Operation Matterhorn Deploys Aircrafts To Holiday Destinations To Repatriate British Tourists Home As Thomas Cook Goes Under
New broke late yesterday that Thomas Cook has collapsed, potentially stranding hundreds of thousands of travelers, capping a painful year, 178-year-old British tour operator.
The company said in a statement that its board concluded that it had no choice but to take steps to enter into compulsory liquidation with immediate effect.
An application was made to the High Court for a compulsory liquidation of the Company before opening of business today and an order has been granted to appoint the Official Receiver as the liquidator of the Company, it said in the statement.
Peter Fankhauser, Thomas Cook’s chief executive, apologized to customers, employees, suppliers and partners, remarking that this marks a deeply sad day for the company which pioneered package holidays and made travel possible for millions of people around the world.
The UK Civil Aviation Authority tweeted Sunday that all Thomas Cook bookings have been canceled.
The move is likely to trigger the largest ever peacetime repatriation of British nationals, topping the operation the government carried out after the 2017 collapse of Monarch Airlines.
Thomas Cook had been scrambling over the weekend to avoid collapse after the Royal Bank of Scotland and a range of other banks demanded that Thomas Cook Group PLC find £200 million ($250 million) in funding by this upcoming week.
UK Foreign Secretary Dominic Raab suggested earlier Sunday while speaking to the BBC’s Andrew Marr that it was unlikely the government would bail out Thomas Cook, saying ministers would not systematically step in to save businesses unless there was a good strategic national interest.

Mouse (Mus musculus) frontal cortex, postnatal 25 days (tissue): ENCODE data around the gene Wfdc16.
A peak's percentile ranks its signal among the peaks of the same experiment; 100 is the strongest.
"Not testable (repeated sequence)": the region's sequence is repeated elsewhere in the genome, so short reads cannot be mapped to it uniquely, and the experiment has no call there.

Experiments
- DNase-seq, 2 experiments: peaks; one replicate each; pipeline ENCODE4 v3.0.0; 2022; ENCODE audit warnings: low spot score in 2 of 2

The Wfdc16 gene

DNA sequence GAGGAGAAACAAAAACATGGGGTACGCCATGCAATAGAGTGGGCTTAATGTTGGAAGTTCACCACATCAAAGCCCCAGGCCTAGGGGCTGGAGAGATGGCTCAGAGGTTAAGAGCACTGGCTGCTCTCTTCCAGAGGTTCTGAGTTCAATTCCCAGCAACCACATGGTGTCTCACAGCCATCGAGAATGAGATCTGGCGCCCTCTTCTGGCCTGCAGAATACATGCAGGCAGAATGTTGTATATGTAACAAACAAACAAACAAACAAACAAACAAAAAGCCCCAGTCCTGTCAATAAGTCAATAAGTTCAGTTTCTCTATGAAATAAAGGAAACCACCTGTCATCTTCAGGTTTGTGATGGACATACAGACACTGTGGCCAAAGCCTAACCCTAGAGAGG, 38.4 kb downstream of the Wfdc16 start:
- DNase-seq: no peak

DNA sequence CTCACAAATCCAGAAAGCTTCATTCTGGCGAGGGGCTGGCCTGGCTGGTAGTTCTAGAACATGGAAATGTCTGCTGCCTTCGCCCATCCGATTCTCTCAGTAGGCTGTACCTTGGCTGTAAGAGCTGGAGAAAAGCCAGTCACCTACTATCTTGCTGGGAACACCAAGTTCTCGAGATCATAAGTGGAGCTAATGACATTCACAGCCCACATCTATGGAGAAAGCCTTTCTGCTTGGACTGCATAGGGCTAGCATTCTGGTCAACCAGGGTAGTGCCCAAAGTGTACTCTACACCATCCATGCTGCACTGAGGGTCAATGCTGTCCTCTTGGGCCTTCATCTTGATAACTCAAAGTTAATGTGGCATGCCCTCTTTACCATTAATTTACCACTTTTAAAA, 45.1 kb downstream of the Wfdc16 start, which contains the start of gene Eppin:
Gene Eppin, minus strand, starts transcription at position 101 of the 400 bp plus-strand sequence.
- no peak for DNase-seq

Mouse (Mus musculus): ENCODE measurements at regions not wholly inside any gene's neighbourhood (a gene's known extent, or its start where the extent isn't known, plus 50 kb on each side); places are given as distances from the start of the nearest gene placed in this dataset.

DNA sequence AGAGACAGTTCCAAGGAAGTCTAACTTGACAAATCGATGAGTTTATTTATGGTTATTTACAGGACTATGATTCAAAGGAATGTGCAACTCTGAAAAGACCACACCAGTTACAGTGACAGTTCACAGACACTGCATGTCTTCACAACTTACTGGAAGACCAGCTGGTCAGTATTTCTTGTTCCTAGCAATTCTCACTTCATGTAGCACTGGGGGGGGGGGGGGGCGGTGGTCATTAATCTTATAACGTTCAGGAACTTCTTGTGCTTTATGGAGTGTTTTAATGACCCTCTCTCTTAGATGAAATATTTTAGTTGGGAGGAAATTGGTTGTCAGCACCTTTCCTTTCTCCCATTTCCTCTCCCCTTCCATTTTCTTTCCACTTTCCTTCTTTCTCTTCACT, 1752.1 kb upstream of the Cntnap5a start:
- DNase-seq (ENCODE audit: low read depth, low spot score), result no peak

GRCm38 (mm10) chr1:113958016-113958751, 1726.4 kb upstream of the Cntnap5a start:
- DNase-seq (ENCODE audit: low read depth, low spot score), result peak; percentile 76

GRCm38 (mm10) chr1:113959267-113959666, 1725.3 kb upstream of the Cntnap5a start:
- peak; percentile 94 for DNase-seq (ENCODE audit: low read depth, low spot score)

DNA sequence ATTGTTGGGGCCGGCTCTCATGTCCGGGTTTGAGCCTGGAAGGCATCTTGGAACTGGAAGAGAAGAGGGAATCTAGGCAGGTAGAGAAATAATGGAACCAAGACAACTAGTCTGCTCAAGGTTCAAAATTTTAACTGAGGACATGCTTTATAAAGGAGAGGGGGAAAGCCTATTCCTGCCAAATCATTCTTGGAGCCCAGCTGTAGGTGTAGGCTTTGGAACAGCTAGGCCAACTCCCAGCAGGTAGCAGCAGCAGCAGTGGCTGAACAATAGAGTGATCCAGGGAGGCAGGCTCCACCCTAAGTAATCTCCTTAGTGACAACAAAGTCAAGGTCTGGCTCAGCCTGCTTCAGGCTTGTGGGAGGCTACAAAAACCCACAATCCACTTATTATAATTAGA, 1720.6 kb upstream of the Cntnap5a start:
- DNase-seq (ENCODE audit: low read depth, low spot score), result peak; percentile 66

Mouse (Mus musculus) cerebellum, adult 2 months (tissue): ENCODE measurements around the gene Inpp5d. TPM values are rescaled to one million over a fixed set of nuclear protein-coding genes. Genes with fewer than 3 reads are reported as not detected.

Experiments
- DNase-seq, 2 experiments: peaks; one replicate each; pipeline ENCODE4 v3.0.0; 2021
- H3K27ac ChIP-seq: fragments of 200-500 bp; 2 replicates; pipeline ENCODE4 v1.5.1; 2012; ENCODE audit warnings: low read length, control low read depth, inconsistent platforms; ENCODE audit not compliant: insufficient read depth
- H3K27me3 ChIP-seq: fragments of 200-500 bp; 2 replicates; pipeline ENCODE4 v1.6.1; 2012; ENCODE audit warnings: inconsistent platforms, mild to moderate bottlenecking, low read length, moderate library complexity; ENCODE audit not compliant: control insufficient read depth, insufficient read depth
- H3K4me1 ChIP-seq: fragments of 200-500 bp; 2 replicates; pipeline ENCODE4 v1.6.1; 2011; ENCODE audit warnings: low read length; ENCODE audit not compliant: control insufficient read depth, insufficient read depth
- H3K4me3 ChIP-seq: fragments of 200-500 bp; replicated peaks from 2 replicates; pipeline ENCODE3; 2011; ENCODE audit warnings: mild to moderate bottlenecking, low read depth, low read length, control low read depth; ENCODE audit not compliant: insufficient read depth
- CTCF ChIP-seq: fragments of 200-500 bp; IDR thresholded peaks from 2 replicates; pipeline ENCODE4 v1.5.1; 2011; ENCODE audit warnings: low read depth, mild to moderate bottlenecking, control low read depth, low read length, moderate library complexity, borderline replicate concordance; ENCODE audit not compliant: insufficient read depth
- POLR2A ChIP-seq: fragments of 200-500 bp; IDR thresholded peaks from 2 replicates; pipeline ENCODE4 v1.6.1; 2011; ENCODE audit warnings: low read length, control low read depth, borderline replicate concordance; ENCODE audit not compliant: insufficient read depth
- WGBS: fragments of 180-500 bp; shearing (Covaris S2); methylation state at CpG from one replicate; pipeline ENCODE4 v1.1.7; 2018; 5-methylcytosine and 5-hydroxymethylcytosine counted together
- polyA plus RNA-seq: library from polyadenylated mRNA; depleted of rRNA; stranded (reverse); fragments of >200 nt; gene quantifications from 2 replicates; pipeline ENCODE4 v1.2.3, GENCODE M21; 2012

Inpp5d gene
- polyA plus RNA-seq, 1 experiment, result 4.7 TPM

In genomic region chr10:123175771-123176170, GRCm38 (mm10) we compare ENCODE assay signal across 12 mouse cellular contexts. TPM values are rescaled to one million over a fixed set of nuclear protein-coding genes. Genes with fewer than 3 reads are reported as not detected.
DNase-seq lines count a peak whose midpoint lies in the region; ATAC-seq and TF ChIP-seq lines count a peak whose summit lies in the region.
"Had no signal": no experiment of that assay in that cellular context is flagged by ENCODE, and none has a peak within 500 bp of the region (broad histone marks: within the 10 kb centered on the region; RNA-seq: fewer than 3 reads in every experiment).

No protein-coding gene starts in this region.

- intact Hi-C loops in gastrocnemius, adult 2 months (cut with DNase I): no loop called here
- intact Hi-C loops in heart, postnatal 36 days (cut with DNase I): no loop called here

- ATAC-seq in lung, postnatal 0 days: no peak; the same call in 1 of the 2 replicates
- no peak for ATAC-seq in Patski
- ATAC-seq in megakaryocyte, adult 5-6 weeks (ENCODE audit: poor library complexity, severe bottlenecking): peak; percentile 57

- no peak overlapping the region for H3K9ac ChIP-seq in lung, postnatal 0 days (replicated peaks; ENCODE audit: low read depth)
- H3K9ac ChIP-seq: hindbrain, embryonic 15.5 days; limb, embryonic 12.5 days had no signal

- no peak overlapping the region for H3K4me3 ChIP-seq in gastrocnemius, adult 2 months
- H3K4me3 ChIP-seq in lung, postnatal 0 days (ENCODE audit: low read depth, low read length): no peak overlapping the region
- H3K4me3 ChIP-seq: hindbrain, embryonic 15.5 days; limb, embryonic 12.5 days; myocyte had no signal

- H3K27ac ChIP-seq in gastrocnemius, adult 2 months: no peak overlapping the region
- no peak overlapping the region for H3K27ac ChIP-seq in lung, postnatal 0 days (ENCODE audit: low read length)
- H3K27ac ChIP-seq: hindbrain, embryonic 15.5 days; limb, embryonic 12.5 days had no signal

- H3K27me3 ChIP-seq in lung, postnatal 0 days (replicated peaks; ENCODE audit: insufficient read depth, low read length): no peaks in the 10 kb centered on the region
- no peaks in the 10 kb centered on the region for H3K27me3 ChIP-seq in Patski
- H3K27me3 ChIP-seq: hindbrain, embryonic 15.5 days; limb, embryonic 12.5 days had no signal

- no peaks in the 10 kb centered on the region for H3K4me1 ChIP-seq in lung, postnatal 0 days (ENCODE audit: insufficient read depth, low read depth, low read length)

Raab did say, however, the British government has a plan to bring home the 160,000 UK travelers possibly stranded by Thomas Cook’s collapse.
Thomas Cook on Friday confirmed to CNN that it currently has 600,000 customers on vacation, including those 160,000 from the United Kingdom.
The plan, nicknamed Operation Matterhorn, would cost the UK government an estimated $750 million, the country’s Civil Aviation Authority confirmed to CNN.
Some aircraft are already being flown to holiday destinations as part of this operation so British tourists can be brought home Monday if Thomas Cook does go under, according to a BBC report.
The development comes after a tumultuous year for Thomas Cook. Since May 2018, shares have fallen by more than 96% amid Brexit uncertainty and intense competition in the tourism sector.
It is not yet clear how UK nationals on vacation in Jamaica will be impacted by this development or the likely impact on Jamaica visitor arrival numbers.
UPDATE Statement from Tourism Minister Edmund Bartlett
“Tourism Minister Edmund Bartlett and team have been in close touch with the British High Commission along with relevant local and international stakeholders well ahead of the collapse. All Thomas Cook tourists in Jamaica will continue to enjoy our warm hospitality until it’s time for them to return home. Additionally, Minister Bartlett is scheduled to meet with British High Commissioner Asif Ahmad today at Jamaica House.
Note that all customers currently abroad with Thomas Cook who are booked to return to the UK over the next two weeks will be brought home as close as possible to their booked return date according to the UK Government. Customers will be brought home to the UK on special free flights or booked onto another scheduled airline at no extra cost. Flights will start operating from Monday, with details of each flight to be posted on the dedicated website as soon as they are available. Customers on a package holiday have UK Atol protection – a fund paid for through industry levies – which will cover the cost of their holiday and repatriation”.